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About the Story
You made a pledge not to fly, but that doesn't mean your adventures are over. The bus journey from London to Hamburg looks simple enough. Just, you know, don't forget your passport, okay?
59th Place - 25th Annual Interactive Fiction Competition (2019)
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Number of Reviews: 3
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I hadn’t come across the term ‘flygskam’ before, but apparently it is Swedish for flight shame. This is going to be a short story about taking the bus from London to Hamburg. Sounds nice enough, although the casualness of the blurb’s final sentence is perhaps a bit overdone: “Just, you know, don’t forget your passport, okay?” Do you even need a passport to enter or leave the UK? Wait, yes… they never joined the Schengen zone, just like they never adopted the Euro. Brexit is not a sudden eruption; it has been in the making for decades. But that’s neither here not there. Flygskam Simulator is!
This is the pretty laid-back story of someone who travels from London to Hamburg by bus. The decisions are very realistic: stand in line by the door or remain seated? Try to sleep or read a book? Talk to the person next to you or play a game on your phone? The trip can take an unexpected turn, for instance when you get to know a guy who leaves the bus in Rotterdam and you decide to hook up with him. (Rotterdam! Of all places!) But it is also possible to just travel to Hamburg. The trip seems to be based on personal experience; at least little details, such as the difference between English and Dutch bus waiting zones, are correct.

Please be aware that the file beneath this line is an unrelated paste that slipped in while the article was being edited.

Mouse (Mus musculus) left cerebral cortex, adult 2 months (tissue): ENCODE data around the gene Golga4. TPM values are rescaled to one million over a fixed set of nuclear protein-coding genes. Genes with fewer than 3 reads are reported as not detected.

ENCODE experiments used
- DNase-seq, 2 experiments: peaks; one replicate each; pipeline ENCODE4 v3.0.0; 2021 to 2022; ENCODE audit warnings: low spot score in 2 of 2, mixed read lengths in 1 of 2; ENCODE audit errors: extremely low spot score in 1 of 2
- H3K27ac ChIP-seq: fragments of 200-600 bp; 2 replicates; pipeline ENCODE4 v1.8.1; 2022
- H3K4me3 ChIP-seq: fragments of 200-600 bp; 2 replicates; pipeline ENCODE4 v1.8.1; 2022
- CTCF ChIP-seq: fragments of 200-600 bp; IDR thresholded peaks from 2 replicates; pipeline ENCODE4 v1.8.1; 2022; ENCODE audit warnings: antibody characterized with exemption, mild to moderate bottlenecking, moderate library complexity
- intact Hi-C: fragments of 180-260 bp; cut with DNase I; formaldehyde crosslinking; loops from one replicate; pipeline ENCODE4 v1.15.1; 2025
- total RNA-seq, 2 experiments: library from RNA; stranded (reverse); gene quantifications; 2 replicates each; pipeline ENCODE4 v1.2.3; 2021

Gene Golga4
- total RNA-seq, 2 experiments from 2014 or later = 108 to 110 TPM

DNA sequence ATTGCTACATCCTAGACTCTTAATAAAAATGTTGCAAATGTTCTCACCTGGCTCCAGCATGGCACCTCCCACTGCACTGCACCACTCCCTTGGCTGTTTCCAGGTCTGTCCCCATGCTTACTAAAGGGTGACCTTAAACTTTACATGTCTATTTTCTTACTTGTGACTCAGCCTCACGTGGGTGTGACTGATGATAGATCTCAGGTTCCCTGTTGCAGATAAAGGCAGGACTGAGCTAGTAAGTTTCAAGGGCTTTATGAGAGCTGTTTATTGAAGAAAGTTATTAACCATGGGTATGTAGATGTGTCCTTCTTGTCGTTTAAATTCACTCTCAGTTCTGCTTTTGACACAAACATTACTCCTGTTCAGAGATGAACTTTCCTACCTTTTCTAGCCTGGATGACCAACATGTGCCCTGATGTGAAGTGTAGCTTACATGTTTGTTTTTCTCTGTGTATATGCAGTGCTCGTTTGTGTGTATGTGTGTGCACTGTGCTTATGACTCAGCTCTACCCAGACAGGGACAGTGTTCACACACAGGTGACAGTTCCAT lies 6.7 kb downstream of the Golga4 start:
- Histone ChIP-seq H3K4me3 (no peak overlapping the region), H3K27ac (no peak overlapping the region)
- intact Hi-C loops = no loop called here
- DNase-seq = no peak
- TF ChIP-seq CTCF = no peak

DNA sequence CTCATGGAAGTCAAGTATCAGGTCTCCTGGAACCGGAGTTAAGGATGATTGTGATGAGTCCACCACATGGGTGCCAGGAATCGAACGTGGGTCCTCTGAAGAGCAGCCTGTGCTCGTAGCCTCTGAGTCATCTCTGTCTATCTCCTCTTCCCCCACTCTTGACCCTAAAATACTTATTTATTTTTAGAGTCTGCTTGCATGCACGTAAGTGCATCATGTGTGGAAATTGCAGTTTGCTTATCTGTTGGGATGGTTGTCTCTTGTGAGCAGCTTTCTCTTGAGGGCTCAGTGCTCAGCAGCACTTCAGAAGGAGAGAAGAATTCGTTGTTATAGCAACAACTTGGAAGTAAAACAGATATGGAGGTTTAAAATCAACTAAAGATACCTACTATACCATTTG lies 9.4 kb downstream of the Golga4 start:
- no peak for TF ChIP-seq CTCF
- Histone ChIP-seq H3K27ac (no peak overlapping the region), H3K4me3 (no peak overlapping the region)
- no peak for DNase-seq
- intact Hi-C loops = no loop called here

It’s a nice little tale to relax with. But there doesn’t seem to be much to it, not much of a point beside sharing an impression of travelling by bus. Perhaps the branching narrative is meant to evoke the sense of possibility that belongs to a journey? On the other hand, the game focusses precisely on the mundane and expected. So I end up not being precisely certain what the author intended, and not truly able to recommend people to either check it out or leave it alone. It’s, you know, okay?
This takes place in an environment that is familiar to anyone who has undertaken long-distance travel, especially across national borders. It’s the “adventure before your adventure,” looking at the things that happen in the space before a vacation starts.
I enjoyed the fiction because it was conversational and observant. It was like getting an email from a friend talking about their travel experience, or like writing that email to someone else.
It gets two thumbs up for interactivity. There’s a nice mix of cosmetic/immaterial choices alongside significant choices that trigger specific events. (Or maybe not? I played through the game a few times, and I’m not entirely sure I saw which choices linked with distinct outcomes.) (Spoiler - click to show)I made some conscientious-but-boring choices on my first playthrough, and I felt like my diligence was rewarded with a successful arrival in Hamburg. Things were much different on subsequent trips.
I was going to grumble, it would be that it was tricky for me to pick up the game’s full context without doing some additional research. The blurb establishes that I’m trying to ride the bus from London to Hamburg, but the opening of the game just drops me at the bus station and expects me to know what I want to do. I also needed to look up what Flygskam meant, because I missed that cultural conversation.
Katie Benson has a specific style to her games. They are always kind of low-key and chill, focused on a specific aspect of life, with a 'main' path and one or more side paths, and a lot of little exploration choices in the middle for flavor.
I'm always happy to see one, and I find it pleasant. This one isn't quite as developed as her others, but still gives the same enjoyable vibe. 'Flygskam' (or shame of flying) refers to the movement that tries to avoid the use of airplanes to avoid pollution and energy wastage.
This game adds a new feature where at times you restart the whole game. It would have been tedious, but the game is short enough that clicking quickly takes care of it.
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